But the other Maximian (Galerius), chosen by Diocletian for his son-in-law, was worse, not only than those two princes whom our own times have experienced, but worse than all the bad princes of former days. In this wild beast there dwelt a native barbarity and a savageness foreign to Roman blood; and no wonder, for his mother was born beyond the Danube, and it was an inroad of the Carpi that obliged her to cross over and take refuge in New Dacia. The form of Galerius corresponded with his manners. Of stature tall, full of flesh, and swollen to a horrible bulk of corpulency; by his speech, gestures, and looks, he made himself a terror to all that came near him. His father-in-law, too, dreaded him excessively. The cause was this. Narseus, king of the Persians, emulating the example set him by his grandfather Sapores, assembled a great army, and aimed at becoming master of the eastern provinces of the Roman empire. Diocletian, apt to be low-spirited and timorous in every commotion, and fearing a fate like that of Valerian, would not in person encounter Narseus; but he sent Galerius by the way of Armenia, while he himself halted in the eastern provinces, and anxiously watched the event. It is a custom amongst the barbarians to take everything that belongs to them into the field. Galerius laid an ambush for them, and easily overthrew men embarrassed with the multitude of their followers and with their baggage. Having put Narseus to flight, and returned with much spoil, his own pride and Diocletians fears were greatly increased. For after this victory he rose to such a pitch of haughtiness as to reject the appellation of Cæsar; 1969 and when he heard that appellation in letters addressed to him, he cried out, with a stern look and terrible voice, “How long am I to be Cæsar? “Then he began to act extravagantly, insomuch that, as if he had been a second Romulus, he wished to pass for and to be called the offspring of Mars; and that he might appear the issue of a divinity, he was willing that his mother Romula should be dishonoured with the name of adulteress. But, not to confound the chronological order of events, I delay the recital of his actions; for indeed afterwards, when Galerius got the title of emperor, his father-in-law having been divested of the imperial purple, he became altogether outrageous, and of unbounded arrogance.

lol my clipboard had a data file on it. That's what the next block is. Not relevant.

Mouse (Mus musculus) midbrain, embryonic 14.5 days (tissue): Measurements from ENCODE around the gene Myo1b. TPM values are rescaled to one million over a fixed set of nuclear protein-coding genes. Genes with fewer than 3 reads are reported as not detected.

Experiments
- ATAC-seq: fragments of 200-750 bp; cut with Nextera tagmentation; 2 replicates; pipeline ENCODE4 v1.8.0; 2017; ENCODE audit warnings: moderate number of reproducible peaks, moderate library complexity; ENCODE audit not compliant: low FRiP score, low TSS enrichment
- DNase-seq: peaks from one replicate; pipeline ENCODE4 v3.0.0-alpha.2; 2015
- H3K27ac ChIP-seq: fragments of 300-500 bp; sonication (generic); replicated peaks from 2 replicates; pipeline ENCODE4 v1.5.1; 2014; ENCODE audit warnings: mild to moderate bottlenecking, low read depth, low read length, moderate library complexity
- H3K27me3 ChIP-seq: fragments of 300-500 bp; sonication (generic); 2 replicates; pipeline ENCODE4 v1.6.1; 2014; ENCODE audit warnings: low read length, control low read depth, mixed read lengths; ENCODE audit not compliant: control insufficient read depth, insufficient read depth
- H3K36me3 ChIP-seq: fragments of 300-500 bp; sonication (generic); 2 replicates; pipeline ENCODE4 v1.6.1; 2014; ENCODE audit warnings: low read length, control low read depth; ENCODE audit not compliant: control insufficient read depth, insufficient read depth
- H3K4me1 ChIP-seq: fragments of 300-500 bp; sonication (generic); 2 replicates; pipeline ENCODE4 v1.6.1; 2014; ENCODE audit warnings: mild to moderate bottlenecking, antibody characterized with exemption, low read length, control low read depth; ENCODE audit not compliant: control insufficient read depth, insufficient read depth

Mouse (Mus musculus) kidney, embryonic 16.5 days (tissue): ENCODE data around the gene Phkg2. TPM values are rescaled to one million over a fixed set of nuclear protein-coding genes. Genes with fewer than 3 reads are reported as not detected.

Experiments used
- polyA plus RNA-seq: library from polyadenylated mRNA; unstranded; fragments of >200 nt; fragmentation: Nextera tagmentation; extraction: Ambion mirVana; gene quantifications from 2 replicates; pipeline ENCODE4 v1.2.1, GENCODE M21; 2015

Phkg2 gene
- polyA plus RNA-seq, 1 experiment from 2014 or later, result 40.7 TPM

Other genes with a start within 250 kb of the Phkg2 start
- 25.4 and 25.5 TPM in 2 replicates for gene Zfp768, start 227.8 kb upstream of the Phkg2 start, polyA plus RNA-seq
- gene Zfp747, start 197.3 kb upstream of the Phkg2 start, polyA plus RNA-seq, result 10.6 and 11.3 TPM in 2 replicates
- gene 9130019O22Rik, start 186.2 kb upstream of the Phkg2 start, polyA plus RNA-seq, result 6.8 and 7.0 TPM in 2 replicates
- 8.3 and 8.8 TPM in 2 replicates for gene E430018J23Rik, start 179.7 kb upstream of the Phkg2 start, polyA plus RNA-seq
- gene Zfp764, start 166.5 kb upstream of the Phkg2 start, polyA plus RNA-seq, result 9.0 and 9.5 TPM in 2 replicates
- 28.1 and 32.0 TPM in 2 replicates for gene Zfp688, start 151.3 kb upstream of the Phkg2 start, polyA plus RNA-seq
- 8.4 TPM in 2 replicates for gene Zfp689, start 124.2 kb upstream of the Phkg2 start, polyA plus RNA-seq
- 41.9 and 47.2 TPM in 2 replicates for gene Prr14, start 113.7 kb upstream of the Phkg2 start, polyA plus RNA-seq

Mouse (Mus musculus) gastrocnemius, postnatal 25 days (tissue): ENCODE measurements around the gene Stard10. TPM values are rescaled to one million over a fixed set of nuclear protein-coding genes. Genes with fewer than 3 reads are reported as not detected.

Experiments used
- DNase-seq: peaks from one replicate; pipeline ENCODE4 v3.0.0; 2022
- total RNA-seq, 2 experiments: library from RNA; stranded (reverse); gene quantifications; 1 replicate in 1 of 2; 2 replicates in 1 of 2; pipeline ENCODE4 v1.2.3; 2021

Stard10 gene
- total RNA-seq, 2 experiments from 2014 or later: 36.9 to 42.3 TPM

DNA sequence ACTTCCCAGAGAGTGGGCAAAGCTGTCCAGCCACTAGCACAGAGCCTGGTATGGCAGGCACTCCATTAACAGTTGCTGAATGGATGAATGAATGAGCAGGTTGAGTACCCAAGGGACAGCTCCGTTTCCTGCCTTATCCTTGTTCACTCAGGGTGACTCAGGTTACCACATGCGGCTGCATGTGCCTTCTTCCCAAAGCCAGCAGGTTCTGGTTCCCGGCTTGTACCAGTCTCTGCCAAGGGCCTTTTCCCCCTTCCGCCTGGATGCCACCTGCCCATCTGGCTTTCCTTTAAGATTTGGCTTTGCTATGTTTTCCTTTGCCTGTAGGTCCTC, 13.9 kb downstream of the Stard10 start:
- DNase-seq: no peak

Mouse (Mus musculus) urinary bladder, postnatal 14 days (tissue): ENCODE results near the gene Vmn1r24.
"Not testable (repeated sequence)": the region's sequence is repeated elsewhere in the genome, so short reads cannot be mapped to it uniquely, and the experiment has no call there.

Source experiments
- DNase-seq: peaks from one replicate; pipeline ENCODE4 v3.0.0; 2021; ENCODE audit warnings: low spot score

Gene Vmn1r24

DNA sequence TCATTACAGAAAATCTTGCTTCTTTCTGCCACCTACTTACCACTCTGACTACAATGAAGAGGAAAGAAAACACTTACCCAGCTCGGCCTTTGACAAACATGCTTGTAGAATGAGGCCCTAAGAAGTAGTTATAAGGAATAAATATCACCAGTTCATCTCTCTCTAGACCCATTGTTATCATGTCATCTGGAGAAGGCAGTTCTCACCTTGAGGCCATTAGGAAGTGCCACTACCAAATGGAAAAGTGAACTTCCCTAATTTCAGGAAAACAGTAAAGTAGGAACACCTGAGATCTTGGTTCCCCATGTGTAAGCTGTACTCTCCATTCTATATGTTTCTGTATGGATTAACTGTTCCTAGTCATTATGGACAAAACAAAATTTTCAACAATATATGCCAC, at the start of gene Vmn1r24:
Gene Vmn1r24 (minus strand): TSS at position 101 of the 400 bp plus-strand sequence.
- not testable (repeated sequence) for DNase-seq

While by such a conduct, and with such associates, Diocles—for that was the name of Diocletian before he attained sovereignty—occupied himself in subverting the commonweal, there was no evil which his crimes did not deserve: nevertheless he reigned most prosperously, as long as he forbore to defile his hands with the blood of the just; and what cause he had for persecuting them, I come now to explain.
[On which see cap. 20, infra, and preceding chapters.]